CLARINETTIST Emma Johnson captivated an audience of all ages when she appeared as soloist with Orchestra North East at Durham’s Gala Theatre.

Johnson began with a fluent and vibrant account of Mozart’s Clarinet Concerto - one of the first concertos written for the instrument and one of the last pieces penned by the composer.

Giving full voice to her instrument, from plummy tones in the lower end of the register, to sparkling high notes, Johnson invested the flowing melodies of the first movement with a sense of joy.

The singing lines of the slow movement were lovingly shaped with warm support from the strings.

Johnson enjoyed a close rapport with guest conductor Aiden Oliver who drove the final movement to a thrilling climax as Johnson unleashed a seamless torrent of bubbling notes.

And then it was time for something completely different.

Johnson changed from her flowing gown to a fetching sparkly dress to match a scintillating performance of a piece specially written for her by the late jazz composer John Dankworth.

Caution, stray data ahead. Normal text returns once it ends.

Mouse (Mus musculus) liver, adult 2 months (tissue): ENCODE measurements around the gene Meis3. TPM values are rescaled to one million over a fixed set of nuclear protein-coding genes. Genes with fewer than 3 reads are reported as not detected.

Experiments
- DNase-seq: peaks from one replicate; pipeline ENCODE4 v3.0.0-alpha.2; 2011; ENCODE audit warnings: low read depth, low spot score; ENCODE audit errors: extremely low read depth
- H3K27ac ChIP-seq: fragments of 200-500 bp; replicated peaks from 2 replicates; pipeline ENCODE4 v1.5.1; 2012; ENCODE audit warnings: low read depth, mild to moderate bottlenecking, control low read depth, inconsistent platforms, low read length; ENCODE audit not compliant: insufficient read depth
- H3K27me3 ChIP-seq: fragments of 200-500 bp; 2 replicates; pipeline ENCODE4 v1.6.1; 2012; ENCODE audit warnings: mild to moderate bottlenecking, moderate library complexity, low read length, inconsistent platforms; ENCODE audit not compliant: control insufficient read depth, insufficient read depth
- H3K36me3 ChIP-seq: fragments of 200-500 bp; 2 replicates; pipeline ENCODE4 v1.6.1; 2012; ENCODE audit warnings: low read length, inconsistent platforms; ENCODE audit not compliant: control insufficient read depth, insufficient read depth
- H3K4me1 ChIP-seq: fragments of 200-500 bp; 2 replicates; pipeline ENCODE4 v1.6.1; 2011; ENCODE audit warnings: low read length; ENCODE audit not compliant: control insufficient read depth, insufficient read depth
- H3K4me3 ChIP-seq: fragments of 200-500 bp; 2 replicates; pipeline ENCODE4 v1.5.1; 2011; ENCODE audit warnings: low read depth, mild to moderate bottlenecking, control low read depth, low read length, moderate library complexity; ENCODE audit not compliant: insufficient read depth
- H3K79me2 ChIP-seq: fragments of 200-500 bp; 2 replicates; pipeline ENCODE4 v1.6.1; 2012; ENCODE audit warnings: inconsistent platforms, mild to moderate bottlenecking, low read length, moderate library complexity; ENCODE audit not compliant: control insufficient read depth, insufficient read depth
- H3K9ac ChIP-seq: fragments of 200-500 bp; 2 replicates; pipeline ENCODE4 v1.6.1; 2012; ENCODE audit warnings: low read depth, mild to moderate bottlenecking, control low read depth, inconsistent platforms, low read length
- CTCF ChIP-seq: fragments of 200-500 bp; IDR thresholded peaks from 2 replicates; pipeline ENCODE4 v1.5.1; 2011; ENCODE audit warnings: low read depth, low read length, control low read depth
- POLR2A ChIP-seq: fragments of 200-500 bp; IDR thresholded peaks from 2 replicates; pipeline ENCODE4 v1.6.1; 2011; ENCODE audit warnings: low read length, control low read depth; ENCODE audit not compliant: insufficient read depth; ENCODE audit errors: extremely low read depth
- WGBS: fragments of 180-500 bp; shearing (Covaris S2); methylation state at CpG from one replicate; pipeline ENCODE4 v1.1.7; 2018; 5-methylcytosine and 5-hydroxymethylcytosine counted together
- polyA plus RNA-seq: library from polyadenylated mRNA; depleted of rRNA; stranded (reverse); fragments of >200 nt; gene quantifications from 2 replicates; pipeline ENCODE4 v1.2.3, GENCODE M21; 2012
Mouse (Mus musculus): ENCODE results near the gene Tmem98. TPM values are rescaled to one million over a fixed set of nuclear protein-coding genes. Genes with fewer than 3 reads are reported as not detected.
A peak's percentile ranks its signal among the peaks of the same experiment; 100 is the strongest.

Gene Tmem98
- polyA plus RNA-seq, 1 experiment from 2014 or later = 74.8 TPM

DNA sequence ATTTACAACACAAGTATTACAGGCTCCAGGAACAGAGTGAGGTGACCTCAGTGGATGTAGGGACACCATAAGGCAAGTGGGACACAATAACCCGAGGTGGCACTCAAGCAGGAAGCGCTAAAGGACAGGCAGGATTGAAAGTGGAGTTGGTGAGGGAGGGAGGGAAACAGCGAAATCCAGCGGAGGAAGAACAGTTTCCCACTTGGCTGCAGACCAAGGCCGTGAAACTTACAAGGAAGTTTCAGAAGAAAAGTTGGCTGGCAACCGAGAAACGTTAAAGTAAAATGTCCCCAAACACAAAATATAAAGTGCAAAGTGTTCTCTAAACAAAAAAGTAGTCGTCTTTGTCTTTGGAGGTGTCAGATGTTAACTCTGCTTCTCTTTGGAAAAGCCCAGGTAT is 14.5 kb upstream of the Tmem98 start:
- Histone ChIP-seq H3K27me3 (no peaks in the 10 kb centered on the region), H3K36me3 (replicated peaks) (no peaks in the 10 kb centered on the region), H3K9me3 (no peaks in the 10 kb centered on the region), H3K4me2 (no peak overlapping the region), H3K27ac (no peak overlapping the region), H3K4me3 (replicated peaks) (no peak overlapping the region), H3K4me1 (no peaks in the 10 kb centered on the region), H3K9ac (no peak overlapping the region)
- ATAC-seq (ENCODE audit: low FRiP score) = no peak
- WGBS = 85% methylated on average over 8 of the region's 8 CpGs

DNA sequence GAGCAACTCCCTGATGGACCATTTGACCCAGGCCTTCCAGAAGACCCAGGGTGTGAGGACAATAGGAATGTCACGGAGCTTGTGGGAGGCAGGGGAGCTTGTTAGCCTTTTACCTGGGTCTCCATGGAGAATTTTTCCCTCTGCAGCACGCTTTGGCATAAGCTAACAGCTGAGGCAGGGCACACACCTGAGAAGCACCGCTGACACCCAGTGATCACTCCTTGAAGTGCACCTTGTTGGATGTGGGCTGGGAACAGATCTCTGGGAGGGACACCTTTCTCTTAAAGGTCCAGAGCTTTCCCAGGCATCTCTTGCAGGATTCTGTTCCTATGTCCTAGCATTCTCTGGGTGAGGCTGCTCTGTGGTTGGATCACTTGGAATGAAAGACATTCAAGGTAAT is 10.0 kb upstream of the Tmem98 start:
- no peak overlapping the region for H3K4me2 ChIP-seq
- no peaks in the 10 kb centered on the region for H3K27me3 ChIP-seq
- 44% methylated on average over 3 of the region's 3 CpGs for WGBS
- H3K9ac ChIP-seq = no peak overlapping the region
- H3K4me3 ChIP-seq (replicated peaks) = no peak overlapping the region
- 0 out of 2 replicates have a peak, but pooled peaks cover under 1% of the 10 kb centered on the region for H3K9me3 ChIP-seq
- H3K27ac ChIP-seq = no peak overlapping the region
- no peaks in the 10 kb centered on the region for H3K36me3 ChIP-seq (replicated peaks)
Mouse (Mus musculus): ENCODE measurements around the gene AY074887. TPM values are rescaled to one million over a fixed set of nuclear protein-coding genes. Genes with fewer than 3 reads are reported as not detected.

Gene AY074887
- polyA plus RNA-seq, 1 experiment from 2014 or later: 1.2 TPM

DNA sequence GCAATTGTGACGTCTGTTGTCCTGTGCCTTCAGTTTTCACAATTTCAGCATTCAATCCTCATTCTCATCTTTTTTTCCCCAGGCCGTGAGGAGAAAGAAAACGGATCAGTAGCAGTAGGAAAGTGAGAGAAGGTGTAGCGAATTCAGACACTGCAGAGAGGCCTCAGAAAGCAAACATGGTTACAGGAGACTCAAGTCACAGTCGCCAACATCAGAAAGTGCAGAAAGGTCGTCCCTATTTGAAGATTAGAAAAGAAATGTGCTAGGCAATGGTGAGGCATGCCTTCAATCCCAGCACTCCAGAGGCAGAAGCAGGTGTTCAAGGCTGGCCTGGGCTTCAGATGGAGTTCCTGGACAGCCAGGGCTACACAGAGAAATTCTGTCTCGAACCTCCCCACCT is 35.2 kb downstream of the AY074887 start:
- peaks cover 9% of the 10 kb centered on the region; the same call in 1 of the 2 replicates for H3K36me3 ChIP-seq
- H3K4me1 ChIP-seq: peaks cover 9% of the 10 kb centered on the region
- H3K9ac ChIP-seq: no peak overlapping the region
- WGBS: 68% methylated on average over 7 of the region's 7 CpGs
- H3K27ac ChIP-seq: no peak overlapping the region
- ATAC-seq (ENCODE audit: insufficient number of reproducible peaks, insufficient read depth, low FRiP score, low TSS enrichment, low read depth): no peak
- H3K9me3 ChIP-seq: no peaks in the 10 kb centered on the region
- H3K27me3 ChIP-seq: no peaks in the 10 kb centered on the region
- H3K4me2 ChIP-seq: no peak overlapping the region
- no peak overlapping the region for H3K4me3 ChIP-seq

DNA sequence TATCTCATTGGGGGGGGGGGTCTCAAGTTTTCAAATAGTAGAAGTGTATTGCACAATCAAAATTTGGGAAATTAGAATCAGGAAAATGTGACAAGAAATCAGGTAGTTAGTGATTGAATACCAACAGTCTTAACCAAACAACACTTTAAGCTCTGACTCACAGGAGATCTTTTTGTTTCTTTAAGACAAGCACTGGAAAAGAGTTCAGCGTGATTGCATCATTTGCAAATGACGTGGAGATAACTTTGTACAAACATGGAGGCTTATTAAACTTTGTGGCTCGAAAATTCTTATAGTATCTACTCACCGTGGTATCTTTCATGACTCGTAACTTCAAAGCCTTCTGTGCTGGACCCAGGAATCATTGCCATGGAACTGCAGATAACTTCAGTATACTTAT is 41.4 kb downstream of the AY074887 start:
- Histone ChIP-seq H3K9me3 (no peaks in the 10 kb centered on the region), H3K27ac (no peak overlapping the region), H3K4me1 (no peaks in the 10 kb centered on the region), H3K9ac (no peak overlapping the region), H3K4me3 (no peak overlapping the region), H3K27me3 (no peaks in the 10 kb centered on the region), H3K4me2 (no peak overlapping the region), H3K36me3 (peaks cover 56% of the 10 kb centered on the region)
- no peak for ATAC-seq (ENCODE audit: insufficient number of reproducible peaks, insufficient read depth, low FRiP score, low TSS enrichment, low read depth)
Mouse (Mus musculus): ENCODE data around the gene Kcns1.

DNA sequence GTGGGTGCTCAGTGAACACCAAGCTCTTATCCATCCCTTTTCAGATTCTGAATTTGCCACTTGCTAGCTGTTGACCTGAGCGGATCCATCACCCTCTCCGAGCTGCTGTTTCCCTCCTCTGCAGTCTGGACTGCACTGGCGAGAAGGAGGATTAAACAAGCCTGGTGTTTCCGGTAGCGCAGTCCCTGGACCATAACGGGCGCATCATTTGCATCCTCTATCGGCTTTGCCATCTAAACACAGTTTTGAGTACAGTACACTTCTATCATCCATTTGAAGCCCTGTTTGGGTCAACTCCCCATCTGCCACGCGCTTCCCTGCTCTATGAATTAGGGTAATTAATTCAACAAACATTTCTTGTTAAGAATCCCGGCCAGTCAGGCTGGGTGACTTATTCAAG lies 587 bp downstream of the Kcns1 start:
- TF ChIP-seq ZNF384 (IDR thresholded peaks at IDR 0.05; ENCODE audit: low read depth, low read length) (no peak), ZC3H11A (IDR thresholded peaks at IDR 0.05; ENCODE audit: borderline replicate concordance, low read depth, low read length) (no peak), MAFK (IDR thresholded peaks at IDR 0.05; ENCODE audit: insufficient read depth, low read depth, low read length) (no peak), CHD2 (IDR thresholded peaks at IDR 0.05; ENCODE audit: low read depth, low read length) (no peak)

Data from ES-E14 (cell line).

In conversation with Oliver, Johnson gave engaging introduction to the Woolwich Concerto which includes sections of rugged rhythms, pastoral bliss and reggae.

Asked if she still found it difficult to play she joked “extremely difficult”. On a serious note, it was a testament to the individual and collective talents of the orchestra that they were able to master its tricky technical detail with such consummate ease in the short period it would have taken to rehearse.

One of the highlights was a beautiful nostalgic passage Johnson shared with cellist Katie Tertell.

The concert opened with a vivid depiction of Mussorgsky’s Night on a Bare Mountain and concluded with a stirring rendition of Copland’s Appalachian Spring.

Gavin Engelbrecht